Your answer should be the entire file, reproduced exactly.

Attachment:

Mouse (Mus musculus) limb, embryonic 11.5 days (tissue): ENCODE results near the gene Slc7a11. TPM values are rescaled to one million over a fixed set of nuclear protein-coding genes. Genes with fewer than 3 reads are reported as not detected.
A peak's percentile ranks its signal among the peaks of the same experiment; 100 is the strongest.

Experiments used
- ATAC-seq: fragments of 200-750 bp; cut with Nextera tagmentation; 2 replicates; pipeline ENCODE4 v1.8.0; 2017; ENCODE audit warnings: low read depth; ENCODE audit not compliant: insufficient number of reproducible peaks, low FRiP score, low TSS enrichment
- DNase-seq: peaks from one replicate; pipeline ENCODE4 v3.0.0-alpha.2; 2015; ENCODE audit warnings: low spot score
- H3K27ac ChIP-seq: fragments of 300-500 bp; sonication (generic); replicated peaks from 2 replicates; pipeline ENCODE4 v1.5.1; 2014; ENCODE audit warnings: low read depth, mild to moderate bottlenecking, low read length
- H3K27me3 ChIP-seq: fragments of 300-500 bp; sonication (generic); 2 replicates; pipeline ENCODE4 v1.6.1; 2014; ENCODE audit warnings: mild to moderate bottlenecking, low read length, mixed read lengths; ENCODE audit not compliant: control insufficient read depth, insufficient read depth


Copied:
Mouse (Mus musculus) limb, embryonic 11.5 days (tissue): ENCODE results near the gene Slc7a11. TPM values are rescaled to one million over a fixed set of nuclear protein-coding genes. Genes with fewer than 3 reads are reported as not detected.
A peak's percentile ranks its signal among the peaks of the same experiment; 100 is the strongest.

Experiments used
- ATAC-seq: fragments of 200-750 bp; cut with Nextera tagmentation; 2 replicates; pipeline ENCODE4 v1.8.0; 2017; ENCODE audit warnings: low read depth; ENCODE audit not compliant: insufficient number of reproducible peaks, low FRiP score, low TSS enrichment
- DNase-seq: peaks from one replicate; pipeline ENCODE4 v3.0.0-alpha.2; 2015; ENCODE audit warnings: low spot score
- H3K27ac ChIP-seq: fragments of 300-500 bp; sonication (generic); replicated peaks from 2 replicates; pipeline ENCODE4 v1.5.1; 2014; ENCODE audit warnings: low read depth, mild to moderate bottlenecking, low read length
- H3K27me3 ChIP-seq: fragments of 300-500 bp; sonication (generic); 2 replicates; pipeline ENCODE4 v1.6.1; 2014; ENCODE audit warnings: mild to moderate bottlenecking, low read length, mixed read lengths; ENCODE audit not compliant: control insufficient read depth, insufficient read depth